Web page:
Aqil F, Ahmad I. Antibacterial Properties of Traditionally Used Indian Medicinal Plants. Methods Find Exp Clin Pharmacol. 2007;29(2):79-92. PubMed PMID: 17440624.
* Article titles in AMA citation format should be in sentence-case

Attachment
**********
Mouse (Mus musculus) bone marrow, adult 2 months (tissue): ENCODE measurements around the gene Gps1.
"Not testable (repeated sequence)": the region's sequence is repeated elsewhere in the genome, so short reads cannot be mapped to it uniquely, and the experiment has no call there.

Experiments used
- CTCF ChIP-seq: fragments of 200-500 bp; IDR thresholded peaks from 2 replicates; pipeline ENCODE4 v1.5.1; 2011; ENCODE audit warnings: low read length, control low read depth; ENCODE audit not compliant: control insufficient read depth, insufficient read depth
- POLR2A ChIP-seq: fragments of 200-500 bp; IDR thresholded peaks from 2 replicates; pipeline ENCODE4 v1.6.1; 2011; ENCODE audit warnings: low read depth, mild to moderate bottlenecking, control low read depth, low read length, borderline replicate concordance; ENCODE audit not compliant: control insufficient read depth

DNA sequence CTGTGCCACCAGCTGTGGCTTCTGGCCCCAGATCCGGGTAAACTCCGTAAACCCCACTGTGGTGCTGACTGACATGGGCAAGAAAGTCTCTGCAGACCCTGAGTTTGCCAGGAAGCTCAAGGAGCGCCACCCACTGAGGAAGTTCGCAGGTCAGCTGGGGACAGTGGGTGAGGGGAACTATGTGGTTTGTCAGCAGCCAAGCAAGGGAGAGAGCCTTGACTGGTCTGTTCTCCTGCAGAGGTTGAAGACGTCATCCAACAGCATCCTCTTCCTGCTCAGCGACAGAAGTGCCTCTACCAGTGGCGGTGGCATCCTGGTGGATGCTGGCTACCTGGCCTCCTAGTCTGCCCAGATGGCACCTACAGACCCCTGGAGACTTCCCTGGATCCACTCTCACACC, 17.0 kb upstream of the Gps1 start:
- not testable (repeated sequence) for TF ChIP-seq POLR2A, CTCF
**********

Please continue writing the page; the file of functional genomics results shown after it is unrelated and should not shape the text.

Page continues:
TY - JOUR T1 - Antibacterial properties of traditionally used Indian medicinal plants. AU - Aqil,F, AU - Ahmad,I, PY - 2007/4/19/pubmed PY - 2007/6/27/medline PY - 2007/4/19/entrez SP - 79 EP - 92 JF - Methods and findings in experimental and clinical pharmacology JO - Methods Find Exp Clin Pharmacol VL - 29 IS - 2 N2 - In search of broad-spectrum antibacterial activity from traditionally used Indian medicinal plants, 66 ethanolic plant extracts were screened against nine different bacteria. Of these, 39 extracts demonstrated activity against six or more test bacteria. Twelve extracts showing broad-spectrum activity were tested against specific multidrug-resistant (MDR) bacteria, methicillin-resistant Staphylococcus aureus (MRSA) and extended spectrum beta-lactamases (ESbetaL)-producing enteric bacteria. In vitro efficacy was expressed in terms of minimum inhibitory concentration (MIC) values of plant extracts. MIC values ranged from 0.32-7.5 mg/ml against MRSA and 0.31-6.25 mg/ml against ESbetaL-producing enteric bacteria. The overall activity against all groups of bacteria was found in order of Plumbago zeylanica > Hemidesmus indicus > Acorus calamus > Camellia sinensis > Terminalia chebula > Terminalia bellerica > Holarrhena antidysenterica > Lawsonia inermis > Mangifera indica > Punica granatum > Cichorium intybus and Delonix regia. In addition, these extracts showed synergistic interaction with tetracycline, chloramphenicol and ciprofloxacin against S. aureus and/or Escherichia coli. The ethanolic extracts of more than 12 plants were found nontoxic to sheep erythrocytes and nonmutagenic, determined by Ames test using Salmonella typhimurium test strains (TA 97a, TA 100, TA 102 and TA 104). Based on above properties, six plants-Plumbago zeylanica, Hemidesmus indicus, Acorus calamus, Punica granatum, Holarrhena antidysenterica and Delonix regia-were further subjected to fractionation-based study. Ethyl acetate, acetone and methanol fractions of more than six plants indicated that the active phytocompounds were distributed mainly into acetone and ethyl acetate fractions, whereas they were least prevalent in methanol fractions as evident from their antibacterial activity against MDR bacteria. Gram-positive and Gram-negative MDR bacteria are almost equally sensitive to these extracts/fractions, indicating their broad-spectrum nature. However, strain- and plant extract-dependent variations in the antibacterial activity were also evident. Time-kill assay with the most promising plant fraction Plumbago zeylanica (ethyl acetate fraction) demonstrated killing of test bacteria at the level lower than its MIC. Further, identification of active constituents in each fraction and their additive and synergistic interactions are needed to exploit them in evaluating efficacy and safety in vivo against MDR bacteria. SN - 0379-0355 UR - https://www.unboundmedicine.com/medline/citation/17440624/Antibacterial_properties_of_traditionally_used_Indian_medicinal_plants_ L2 - http://journals.prous.com/journals/servlet/xmlxsl/pk_journals.xml_summaryn_pr?p_JournalId=6&p_RefId=1075347 DB - PRIME DP - Unbound Medicine ER -